With just under three and a half minutes left in Tuesday’s game against the Toronto Raptors, Joel Embiid made a 3-pointer off an assist from JJ Redick, cutting the Philadephia 76ers’ deficit to six points.
The Sixers were fighting back from being down as many as 26 points. Their offense was playing better, and it was more fluid. The team had picked up the tempo and got better shots in the halfcourt.
Despite Embiid’s shot, Philly was unable to continue their momentum over the final minutes. The Raptors went on a 12-1 run to end the game, and the Sixers lost 129-112 on the road.
The fourth quarter was the Sixers’ best one offensively. After being down 105-86 at the end of the third, it seemed as though the Raptors had a victory locked up.
But a 15-5 run to begin the fourth quarter gave the Sixers a boost. Playing better on the defensive end, along with not committing many turnovers helped the Sixers cut into the Raptors lead. Though Philly turned the ball over 23 times in the game, they only committed four in the fourth quarter.
The run to begin the final featured the Sixers showcasing better spacing and more aggressiveness on offense. As a whole, the group became more open while Redick ran off screens for jump shots; he scored eight of his 13 points in the fourth quarter.
Slow start and brutal turnovers
Though the Sixers played better on offense in the fourth, they looked sluggish through the first three quarters – and the team’s high number of turnovers didn’t help.
Ben Simmons had a career-high 11 turnovers, as he struggled to handle the ball well inside. The Raptors did a good job defending him in the paint and cutting off driving lanes, but the reigning NBA Defensive Player of the Year also simply didn’t protect the ball as well as we’re accustomed to seeing on some possessions.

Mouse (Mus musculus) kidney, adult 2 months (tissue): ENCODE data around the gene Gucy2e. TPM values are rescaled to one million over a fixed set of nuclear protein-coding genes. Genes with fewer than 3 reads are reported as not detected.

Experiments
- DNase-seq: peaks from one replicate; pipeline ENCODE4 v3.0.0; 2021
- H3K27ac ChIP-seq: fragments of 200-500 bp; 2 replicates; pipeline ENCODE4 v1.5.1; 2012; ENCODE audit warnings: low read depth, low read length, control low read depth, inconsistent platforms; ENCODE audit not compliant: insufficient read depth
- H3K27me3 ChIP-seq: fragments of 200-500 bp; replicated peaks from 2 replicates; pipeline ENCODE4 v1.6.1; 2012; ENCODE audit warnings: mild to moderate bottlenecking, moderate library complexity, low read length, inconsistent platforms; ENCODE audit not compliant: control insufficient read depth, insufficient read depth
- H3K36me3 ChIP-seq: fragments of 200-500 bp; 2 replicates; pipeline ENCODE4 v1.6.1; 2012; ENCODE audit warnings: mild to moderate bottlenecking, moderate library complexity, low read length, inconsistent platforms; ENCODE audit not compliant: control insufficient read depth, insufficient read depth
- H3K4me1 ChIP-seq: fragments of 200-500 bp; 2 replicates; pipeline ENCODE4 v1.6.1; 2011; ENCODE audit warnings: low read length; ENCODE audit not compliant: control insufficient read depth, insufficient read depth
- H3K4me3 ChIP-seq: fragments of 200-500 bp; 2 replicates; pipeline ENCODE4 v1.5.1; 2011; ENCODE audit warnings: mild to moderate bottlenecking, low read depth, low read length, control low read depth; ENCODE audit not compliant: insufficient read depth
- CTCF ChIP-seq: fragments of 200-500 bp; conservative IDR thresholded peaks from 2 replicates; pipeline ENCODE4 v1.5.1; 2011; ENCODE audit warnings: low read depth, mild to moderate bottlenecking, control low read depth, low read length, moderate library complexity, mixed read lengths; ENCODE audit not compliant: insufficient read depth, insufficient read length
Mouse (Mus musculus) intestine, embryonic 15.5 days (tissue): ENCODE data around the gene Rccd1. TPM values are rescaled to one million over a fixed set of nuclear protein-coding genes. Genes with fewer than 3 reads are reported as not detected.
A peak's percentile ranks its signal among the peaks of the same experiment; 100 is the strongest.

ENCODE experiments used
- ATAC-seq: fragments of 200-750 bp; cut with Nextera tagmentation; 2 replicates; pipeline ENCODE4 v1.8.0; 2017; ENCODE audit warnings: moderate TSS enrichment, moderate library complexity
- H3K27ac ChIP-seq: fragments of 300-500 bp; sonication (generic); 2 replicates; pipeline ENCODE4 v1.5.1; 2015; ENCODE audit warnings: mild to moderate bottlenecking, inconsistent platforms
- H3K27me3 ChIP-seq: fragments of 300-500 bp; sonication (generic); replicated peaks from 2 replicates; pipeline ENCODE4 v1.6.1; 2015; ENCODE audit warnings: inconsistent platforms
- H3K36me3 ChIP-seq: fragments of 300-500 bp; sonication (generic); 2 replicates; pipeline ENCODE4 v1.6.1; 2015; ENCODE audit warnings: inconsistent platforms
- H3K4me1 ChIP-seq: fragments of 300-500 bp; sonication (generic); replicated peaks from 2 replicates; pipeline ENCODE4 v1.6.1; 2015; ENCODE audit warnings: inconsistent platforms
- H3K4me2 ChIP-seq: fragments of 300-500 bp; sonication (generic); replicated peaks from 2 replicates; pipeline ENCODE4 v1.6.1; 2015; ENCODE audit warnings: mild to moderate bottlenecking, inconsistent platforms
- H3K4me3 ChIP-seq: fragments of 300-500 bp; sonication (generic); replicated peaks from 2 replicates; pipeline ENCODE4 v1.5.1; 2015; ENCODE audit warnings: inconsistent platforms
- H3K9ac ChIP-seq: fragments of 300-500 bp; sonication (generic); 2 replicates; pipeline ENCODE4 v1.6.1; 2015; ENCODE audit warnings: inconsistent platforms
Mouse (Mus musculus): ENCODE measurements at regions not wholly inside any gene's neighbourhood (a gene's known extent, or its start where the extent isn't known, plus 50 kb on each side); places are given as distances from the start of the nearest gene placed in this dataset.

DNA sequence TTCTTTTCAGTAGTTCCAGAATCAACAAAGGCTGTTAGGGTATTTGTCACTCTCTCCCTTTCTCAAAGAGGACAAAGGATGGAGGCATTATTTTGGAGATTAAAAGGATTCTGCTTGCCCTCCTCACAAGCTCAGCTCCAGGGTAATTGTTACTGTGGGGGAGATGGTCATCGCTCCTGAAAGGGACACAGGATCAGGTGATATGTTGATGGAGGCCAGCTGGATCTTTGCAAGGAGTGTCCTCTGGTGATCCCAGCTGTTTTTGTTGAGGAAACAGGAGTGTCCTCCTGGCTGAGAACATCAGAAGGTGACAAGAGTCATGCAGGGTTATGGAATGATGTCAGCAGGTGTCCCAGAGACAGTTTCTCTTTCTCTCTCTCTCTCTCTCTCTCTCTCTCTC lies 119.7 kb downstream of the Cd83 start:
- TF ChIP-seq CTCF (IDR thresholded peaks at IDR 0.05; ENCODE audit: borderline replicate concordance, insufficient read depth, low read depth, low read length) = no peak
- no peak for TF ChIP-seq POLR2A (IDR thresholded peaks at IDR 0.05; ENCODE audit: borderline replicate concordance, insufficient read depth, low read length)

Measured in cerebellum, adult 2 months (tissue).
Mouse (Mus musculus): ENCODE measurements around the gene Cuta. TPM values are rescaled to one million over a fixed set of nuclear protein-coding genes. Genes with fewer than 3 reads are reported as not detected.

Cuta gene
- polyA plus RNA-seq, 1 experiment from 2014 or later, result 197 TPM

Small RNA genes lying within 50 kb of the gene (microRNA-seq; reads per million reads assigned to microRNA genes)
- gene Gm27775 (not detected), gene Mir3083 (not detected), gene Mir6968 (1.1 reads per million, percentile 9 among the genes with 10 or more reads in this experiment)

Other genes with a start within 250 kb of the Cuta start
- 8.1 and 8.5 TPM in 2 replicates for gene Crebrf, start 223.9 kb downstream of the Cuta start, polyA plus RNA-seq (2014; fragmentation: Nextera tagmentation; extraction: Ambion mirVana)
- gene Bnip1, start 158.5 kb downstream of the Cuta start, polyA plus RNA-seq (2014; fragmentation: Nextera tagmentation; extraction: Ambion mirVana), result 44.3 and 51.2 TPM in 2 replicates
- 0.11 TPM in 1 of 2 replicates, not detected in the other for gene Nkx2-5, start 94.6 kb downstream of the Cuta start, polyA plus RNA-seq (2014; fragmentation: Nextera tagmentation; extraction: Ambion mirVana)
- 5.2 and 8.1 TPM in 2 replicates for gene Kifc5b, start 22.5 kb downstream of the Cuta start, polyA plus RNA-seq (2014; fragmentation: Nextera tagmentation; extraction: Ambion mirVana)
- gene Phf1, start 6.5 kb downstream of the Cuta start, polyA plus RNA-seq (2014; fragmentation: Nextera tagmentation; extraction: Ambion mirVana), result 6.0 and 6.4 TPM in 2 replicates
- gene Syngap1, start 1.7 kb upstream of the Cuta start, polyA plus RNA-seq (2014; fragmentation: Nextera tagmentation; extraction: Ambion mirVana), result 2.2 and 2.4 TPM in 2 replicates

With the Raptors cutting off driving lanes, Simmons wasn’t able to do what he does best. He only took nine shots, tied for the fewest field goal attempts by a starter with Dario Saric. The struggles by Simmons to get into the lane led to the Sixers’ spacing crumbled. The 22-year-old would get caught in the lane and be forced to pass, leaving him unable to do a large part of what he does best.
Finding a fix from 3-point range
On top of that, the Sixers had 40 attempts from beyond the arc, making just 35 percent of their 3-pointers. The Sixers have averaged 35.9 shots from 3-point range through eight games, ranking them No. 5 in the league.
Even with the high volume, Philly ranks No. 21 in the league for 3-point percentage (33.8). The Sixers haven’t taken enough quality shots and need a player who can move without the ball well and cut into the lane to put pressure on the defense. The obvious hope is that Wilson Chandler can be that player, as he’s a capable shooter who made 35.8 percent from the 3-point range last season.
Chandler is still dealing with a left hamstring injury and has yet to make his season debut. Before Tuesday’s game, Jon Johnson of 94WIP reported Chandler is close to returning.
While he’s not the knockdown shooter the Sixers need, he does have a career field goal percentage of 49.6 percent. Philly needs someone who can be a cutter and can make the defense rotate and collapse instead of simply staying home on Simmons and Embiid.
The Sixers played a good team in the Raptors who played well against them defensively. But along with that, they also took advantage of the Sixers’ weak transition defense, scoring 27 fastbreak points, and totaling 56 points in the paint to Philly’s 36.
Philadelphia still has time to refine its offense, but for now, their offensive play hasn’t been among the best in the Eastern Conference.